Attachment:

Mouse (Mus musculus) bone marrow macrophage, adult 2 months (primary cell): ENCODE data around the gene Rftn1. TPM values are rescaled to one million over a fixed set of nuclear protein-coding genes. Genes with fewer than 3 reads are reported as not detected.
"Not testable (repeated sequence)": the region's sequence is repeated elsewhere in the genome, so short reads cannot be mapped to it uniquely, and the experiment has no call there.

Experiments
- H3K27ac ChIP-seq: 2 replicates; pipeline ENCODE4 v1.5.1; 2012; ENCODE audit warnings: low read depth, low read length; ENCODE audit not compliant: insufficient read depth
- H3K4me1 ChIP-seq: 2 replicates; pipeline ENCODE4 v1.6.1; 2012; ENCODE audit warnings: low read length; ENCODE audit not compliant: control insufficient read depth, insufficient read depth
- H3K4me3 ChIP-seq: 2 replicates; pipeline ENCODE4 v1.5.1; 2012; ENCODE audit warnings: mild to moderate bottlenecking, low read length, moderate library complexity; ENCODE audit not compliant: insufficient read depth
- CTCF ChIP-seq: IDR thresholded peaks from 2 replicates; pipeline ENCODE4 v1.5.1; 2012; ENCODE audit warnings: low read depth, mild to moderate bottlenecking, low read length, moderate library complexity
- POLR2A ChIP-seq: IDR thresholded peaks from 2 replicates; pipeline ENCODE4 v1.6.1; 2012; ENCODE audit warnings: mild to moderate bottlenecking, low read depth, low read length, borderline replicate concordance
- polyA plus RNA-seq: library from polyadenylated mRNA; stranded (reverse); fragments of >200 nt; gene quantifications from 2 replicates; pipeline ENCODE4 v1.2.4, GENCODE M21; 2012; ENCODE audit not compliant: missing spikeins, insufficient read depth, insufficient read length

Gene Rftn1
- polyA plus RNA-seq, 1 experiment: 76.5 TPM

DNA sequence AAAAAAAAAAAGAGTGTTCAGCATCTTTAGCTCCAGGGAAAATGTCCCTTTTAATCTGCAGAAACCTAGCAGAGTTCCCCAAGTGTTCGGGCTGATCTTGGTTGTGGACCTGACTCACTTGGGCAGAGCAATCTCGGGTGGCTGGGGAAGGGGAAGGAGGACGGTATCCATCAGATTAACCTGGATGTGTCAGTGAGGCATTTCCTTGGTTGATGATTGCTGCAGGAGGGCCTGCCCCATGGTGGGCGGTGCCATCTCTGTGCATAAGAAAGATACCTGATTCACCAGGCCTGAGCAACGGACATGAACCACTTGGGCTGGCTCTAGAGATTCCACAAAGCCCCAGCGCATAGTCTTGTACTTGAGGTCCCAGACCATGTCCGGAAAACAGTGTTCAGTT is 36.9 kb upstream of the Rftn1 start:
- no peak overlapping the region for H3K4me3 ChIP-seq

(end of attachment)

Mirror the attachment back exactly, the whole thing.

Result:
Mouse (Mus musculus) bone marrow macrophage, adult 2 months (primary cell): ENCODE data around the gene Rftn1. TPM values are rescaled to one million over a fixed set of nuclear protein-coding genes. Genes with fewer than 3 reads are reported as not detected.
"Not testable (repeated sequence)": the region's sequence is repeated elsewhere in the genome, so short reads cannot be mapped to it uniquely, and the experiment has no call there.

Experiments
- H3K27ac ChIP-seq: 2 replicates; pipeline ENCODE4 v1.5.1; 2012; ENCODE audit warnings: low read depth, low read length; ENCODE audit not compliant: insufficient read depth
- H3K4me1 ChIP-seq: 2 replicates; pipeline ENCODE4 v1.6.1; 2012; ENCODE audit warnings: low read length; ENCODE audit not compliant: control insufficient read depth, insufficient read depth
- H3K4me3 ChIP-seq: 2 replicates; pipeline ENCODE4 v1.5.1; 2012; ENCODE audit warnings: mild to moderate bottlenecking, low read length, moderate library complexity; ENCODE audit not compliant: insufficient read depth
- CTCF ChIP-seq: IDR thresholded peaks from 2 replicates; pipeline ENCODE4 v1.5.1; 2012; ENCODE audit warnings: low read depth, mild to moderate bottlenecking, low read length, moderate library complexity
- POLR2A ChIP-seq: IDR thresholded peaks from 2 replicates; pipeline ENCODE4 v1.6.1; 2012; ENCODE audit warnings: mild to moderate bottlenecking, low read depth, low read length, borderline replicate concordance
- polyA plus RNA-seq: library from polyadenylated mRNA; stranded (reverse); fragments of >200 nt; gene quantifications from 2 replicates; pipeline ENCODE4 v1.2.4, GENCODE M21; 2012; ENCODE audit not compliant: missing spikeins, insufficient read depth, insufficient read length

Gene Rftn1
- polyA plus RNA-seq, 1 experiment: 76.5 TPM

DNA sequence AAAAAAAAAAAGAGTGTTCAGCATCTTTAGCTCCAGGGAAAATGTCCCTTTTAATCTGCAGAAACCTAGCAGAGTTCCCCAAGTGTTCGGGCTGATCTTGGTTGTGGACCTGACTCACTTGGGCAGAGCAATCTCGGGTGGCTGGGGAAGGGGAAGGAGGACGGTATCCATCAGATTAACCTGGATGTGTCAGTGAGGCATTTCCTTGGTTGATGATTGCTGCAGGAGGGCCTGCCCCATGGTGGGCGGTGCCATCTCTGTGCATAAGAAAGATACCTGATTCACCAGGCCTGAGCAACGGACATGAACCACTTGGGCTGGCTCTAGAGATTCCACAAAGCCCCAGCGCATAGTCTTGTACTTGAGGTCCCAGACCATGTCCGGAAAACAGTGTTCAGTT is 36.9 kb upstream of the Rftn1 start:
- no peak overlapping the region for H3K4me3 ChIP-seq